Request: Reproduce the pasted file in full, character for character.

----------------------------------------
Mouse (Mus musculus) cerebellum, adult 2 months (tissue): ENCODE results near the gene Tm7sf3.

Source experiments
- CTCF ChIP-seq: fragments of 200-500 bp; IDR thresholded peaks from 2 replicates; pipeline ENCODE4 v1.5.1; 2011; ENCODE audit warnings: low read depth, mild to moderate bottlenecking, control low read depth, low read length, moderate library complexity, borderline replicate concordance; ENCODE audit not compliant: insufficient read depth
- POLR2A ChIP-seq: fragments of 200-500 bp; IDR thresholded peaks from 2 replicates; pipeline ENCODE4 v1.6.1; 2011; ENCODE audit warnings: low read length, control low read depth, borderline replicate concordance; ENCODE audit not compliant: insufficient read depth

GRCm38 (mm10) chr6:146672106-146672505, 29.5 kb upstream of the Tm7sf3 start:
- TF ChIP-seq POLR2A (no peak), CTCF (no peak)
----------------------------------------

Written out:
Mouse (Mus musculus) cerebellum, adult 2 months (tissue): ENCODE results near the gene Tm7sf3.

Source experiments
- CTCF ChIP-seq: fragments of 200-500 bp; IDR thresholded peaks from 2 replicates; pipeline ENCODE4 v1.5.1; 2011; ENCODE audit warnings: low read depth, mild to moderate bottlenecking, control low read depth, low read length, moderate library complexity, borderline replicate concordance; ENCODE audit not compliant: insufficient read depth
- POLR2A ChIP-seq: fragments of 200-500 bp; IDR thresholded peaks from 2 replicates; pipeline ENCODE4 v1.6.1; 2011; ENCODE audit warnings: low read length, control low read depth, borderline replicate concordance; ENCODE audit not compliant: insufficient read depth

GRCm38 (mm10) chr6:146672106-146672505, 29.5 kb upstream of the Tm7sf3 start:
- TF ChIP-seq POLR2A (no peak), CTCF (no peak)